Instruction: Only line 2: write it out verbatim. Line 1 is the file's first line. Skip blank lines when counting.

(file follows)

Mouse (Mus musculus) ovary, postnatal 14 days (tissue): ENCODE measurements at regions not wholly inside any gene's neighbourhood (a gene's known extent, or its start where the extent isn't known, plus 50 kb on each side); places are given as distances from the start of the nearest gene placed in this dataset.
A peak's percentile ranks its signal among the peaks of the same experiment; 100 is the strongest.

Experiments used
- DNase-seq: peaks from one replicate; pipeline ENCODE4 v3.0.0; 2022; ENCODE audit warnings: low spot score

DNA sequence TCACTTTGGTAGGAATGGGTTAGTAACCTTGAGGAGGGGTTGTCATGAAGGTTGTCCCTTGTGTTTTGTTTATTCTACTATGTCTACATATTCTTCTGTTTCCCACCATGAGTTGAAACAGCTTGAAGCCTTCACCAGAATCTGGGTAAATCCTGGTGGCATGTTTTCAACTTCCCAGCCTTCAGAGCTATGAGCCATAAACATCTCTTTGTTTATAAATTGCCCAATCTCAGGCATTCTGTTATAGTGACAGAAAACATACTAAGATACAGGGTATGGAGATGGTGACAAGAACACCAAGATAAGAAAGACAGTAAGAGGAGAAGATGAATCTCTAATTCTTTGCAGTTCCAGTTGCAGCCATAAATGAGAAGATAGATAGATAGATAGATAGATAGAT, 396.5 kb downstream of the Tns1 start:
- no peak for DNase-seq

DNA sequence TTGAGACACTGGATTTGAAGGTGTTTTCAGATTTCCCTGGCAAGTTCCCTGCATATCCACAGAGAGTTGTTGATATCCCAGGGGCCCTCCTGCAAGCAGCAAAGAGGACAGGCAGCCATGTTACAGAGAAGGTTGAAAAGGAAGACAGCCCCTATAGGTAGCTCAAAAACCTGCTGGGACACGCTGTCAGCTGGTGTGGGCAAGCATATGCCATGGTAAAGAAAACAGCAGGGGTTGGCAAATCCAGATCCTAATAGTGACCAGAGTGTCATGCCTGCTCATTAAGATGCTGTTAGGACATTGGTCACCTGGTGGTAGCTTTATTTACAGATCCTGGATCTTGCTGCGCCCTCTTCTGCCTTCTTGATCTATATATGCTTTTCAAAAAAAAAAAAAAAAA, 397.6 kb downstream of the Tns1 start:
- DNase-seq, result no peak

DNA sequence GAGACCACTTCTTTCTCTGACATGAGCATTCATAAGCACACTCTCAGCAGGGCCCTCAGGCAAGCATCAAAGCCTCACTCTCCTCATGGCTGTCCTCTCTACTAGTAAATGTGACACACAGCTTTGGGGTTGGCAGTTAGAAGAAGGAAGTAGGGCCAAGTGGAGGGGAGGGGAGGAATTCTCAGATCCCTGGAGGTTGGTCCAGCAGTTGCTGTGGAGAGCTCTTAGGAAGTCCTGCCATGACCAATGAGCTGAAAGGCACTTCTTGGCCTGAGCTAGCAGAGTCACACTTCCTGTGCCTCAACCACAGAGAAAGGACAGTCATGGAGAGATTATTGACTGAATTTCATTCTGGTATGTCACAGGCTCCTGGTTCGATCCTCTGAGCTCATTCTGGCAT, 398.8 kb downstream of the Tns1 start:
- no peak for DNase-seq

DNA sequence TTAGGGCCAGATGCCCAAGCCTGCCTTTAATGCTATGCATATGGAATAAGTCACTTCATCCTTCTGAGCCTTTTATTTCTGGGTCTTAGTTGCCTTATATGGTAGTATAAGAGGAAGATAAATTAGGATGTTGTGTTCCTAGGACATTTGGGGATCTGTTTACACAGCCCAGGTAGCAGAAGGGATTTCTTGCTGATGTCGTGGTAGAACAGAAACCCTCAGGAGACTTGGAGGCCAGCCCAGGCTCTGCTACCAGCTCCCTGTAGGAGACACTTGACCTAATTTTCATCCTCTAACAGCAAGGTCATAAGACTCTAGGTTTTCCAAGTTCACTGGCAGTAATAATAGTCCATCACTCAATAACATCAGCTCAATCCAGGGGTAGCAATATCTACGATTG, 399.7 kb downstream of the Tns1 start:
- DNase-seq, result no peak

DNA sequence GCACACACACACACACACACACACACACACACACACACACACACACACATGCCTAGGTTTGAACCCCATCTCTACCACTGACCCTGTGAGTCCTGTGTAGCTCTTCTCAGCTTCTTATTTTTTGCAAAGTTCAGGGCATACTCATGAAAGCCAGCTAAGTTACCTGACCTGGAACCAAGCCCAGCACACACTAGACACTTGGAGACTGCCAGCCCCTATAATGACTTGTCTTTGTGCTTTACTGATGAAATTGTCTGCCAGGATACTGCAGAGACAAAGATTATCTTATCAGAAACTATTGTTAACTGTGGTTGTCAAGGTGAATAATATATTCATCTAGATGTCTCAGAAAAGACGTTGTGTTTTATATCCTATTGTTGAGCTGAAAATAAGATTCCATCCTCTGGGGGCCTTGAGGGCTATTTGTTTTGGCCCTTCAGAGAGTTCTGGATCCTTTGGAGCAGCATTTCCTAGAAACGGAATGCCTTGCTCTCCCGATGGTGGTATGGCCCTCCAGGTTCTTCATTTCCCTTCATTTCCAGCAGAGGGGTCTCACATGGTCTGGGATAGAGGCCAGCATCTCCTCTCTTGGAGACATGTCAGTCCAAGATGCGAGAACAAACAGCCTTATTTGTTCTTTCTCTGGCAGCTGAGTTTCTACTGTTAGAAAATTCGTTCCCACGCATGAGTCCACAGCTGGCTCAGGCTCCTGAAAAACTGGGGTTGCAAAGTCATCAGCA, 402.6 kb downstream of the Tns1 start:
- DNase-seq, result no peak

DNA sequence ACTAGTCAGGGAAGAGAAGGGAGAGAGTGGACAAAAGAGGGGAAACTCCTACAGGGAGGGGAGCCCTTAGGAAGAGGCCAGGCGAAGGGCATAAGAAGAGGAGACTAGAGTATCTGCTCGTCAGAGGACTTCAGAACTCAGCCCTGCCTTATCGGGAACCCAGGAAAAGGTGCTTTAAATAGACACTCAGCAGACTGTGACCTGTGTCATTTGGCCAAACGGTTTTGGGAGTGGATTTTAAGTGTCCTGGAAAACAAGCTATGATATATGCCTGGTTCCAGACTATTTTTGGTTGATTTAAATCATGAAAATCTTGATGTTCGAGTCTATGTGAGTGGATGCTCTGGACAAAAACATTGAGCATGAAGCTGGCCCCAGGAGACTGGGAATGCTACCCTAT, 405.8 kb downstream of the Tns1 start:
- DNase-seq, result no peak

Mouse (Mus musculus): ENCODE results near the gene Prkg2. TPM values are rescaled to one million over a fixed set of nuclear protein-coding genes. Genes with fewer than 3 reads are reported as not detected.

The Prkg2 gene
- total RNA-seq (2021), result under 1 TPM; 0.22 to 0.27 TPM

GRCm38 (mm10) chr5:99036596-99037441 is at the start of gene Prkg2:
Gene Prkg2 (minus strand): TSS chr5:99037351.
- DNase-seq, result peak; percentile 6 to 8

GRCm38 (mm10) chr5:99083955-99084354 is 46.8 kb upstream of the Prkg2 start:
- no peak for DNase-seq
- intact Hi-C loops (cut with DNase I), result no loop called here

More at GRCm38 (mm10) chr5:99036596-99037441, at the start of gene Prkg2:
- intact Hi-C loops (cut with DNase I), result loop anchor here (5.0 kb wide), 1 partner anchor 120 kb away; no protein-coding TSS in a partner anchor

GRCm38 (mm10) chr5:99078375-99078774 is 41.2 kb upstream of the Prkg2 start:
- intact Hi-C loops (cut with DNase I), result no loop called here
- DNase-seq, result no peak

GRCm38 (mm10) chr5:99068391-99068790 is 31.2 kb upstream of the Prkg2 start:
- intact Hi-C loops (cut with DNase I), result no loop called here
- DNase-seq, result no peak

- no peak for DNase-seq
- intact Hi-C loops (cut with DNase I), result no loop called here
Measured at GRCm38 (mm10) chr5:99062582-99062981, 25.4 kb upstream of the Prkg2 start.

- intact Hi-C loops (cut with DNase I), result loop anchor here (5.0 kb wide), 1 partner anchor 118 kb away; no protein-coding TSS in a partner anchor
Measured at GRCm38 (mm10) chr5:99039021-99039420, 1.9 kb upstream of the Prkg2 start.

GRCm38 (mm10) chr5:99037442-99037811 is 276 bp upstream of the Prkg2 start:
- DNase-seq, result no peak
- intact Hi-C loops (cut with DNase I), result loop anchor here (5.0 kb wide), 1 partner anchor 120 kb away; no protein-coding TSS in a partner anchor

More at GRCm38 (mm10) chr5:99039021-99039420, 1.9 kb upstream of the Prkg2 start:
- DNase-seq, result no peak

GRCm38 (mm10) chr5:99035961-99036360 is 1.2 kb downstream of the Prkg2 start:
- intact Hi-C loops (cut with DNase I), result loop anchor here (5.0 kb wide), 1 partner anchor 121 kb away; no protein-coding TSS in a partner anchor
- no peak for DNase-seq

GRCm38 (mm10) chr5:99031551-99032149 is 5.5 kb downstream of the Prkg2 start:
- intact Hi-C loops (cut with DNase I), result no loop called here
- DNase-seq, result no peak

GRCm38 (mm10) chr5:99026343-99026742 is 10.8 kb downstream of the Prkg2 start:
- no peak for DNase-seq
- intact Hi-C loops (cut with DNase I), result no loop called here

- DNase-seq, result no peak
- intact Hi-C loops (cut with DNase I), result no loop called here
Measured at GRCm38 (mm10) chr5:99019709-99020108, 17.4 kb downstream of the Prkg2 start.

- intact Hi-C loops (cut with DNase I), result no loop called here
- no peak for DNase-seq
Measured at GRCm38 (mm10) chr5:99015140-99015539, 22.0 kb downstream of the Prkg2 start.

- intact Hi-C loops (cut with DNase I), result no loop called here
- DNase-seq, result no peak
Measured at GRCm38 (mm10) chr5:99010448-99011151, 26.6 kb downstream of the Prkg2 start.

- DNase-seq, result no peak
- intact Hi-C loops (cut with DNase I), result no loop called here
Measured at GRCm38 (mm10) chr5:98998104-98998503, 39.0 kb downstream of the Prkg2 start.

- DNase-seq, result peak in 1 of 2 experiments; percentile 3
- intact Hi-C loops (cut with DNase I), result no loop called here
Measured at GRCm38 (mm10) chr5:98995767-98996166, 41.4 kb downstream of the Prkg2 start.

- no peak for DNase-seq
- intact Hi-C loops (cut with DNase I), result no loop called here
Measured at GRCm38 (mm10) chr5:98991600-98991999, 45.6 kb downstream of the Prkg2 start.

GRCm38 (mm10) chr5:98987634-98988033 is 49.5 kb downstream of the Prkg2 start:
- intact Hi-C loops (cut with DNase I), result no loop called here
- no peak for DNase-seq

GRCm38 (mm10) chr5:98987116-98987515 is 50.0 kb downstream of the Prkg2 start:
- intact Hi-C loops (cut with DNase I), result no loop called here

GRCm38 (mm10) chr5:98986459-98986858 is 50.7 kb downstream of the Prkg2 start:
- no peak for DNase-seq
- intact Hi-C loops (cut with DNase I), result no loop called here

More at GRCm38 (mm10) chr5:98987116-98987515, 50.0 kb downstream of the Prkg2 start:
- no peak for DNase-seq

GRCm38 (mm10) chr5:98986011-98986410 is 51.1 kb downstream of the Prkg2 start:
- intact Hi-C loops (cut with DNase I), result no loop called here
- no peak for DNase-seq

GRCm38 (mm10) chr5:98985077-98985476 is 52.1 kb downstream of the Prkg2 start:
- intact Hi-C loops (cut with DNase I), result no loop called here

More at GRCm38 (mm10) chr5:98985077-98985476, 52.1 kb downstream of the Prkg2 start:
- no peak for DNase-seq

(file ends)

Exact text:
A peak's percentile ranks its signal among the peaks of the same experiment; 100 is the strongest.